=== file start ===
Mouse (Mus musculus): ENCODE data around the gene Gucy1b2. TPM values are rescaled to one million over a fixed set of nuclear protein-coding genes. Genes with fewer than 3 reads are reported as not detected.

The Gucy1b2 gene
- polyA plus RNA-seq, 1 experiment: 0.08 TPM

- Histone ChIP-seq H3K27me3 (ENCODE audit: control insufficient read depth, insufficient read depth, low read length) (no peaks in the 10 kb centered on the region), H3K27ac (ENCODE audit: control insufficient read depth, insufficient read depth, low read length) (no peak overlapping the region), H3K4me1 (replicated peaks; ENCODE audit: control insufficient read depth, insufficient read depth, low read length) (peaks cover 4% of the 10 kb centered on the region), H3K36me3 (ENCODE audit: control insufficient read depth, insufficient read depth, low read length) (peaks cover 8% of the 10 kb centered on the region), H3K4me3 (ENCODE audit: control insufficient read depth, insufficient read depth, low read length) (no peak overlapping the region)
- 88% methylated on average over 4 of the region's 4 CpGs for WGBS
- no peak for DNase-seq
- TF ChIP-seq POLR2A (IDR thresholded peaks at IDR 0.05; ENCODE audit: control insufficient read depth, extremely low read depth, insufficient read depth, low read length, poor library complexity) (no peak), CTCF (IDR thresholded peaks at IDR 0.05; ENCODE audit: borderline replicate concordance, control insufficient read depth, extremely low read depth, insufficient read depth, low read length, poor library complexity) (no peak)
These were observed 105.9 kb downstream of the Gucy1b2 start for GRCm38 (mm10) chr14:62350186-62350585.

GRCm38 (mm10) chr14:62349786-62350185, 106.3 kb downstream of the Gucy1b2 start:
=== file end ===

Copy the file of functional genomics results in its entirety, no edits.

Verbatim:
Mouse (Mus musculus): ENCODE data around the gene Gucy1b2. TPM values are rescaled to one million over a fixed set of nuclear protein-coding genes. Genes with fewer than 3 reads are reported as not detected.

The Gucy1b2 gene
- polyA plus RNA-seq, 1 experiment: 0.08 TPM

- Histone ChIP-seq H3K27me3 (ENCODE audit: control insufficient read depth, insufficient read depth, low read length) (no peaks in the 10 kb centered on the region), H3K27ac (ENCODE audit: control insufficient read depth, insufficient read depth, low read length) (no peak overlapping the region), H3K4me1 (replicated peaks; ENCODE audit: control insufficient read depth, insufficient read depth, low read length) (peaks cover 4% of the 10 kb centered on the region), H3K36me3 (ENCODE audit: control insufficient read depth, insufficient read depth, low read length) (peaks cover 8% of the 10 kb centered on the region), H3K4me3 (ENCODE audit: control insufficient read depth, insufficient read depth, low read length) (no peak overlapping the region)
- 88% methylated on average over 4 of the region's 4 CpGs for WGBS
- no peak for DNase-seq
- TF ChIP-seq POLR2A (IDR thresholded peaks at IDR 0.05; ENCODE audit: control insufficient read depth, extremely low read depth, insufficient read depth, low read length, poor library complexity) (no peak), CTCF (IDR thresholded peaks at IDR 0.05; ENCODE audit: borderline replicate concordance, control insufficient read depth, extremely low read depth, insufficient read depth, low read length, poor library complexity) (no peak)
These were observed 105.9 kb downstream of the Gucy1b2 start for GRCm38 (mm10) chr14:62350186-62350585.

GRCm38 (mm10) chr14:62349786-62350185, 106.3 kb downstream of the Gucy1b2 start: